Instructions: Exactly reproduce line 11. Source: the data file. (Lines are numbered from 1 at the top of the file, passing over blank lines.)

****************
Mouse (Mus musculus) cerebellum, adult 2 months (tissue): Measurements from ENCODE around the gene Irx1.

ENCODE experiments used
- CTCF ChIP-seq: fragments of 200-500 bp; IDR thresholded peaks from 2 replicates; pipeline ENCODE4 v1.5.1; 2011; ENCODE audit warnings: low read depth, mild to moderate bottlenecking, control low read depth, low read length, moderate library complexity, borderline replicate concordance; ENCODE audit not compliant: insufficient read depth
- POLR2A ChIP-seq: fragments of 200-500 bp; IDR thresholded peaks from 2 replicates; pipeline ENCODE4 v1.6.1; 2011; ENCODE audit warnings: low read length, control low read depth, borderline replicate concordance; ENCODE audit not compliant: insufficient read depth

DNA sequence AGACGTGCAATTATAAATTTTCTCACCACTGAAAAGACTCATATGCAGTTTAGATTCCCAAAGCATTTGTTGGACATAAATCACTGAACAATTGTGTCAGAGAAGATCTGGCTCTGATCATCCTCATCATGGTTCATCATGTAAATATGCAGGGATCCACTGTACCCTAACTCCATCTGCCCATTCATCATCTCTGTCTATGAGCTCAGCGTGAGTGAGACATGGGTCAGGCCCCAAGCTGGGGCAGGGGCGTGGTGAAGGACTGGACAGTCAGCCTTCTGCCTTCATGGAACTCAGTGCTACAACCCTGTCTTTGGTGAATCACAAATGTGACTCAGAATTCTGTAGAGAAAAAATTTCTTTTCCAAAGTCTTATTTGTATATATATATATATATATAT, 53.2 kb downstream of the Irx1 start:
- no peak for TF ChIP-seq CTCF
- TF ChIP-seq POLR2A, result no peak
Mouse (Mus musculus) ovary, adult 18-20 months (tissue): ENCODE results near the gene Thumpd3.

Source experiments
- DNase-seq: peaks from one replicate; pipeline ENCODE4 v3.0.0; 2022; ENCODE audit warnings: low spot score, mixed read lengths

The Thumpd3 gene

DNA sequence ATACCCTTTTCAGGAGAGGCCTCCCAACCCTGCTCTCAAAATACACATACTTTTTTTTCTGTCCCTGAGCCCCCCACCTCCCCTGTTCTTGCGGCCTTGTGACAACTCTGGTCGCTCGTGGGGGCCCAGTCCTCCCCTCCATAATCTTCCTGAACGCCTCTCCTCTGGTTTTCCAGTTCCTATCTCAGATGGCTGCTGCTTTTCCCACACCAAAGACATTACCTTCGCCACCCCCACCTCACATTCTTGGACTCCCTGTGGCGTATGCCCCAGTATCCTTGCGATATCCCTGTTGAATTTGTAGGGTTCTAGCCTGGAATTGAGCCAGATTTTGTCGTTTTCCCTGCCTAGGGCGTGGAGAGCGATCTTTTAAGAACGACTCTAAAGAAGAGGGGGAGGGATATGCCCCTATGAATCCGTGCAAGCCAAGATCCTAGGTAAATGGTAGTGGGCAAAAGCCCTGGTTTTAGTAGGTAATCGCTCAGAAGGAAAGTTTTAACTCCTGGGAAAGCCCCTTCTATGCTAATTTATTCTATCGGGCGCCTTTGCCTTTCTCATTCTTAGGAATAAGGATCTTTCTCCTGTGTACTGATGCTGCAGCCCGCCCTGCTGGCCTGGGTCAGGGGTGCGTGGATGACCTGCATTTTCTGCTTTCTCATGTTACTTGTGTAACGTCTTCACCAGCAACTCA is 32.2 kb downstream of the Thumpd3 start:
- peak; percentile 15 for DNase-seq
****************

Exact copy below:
The Thumpd3 gene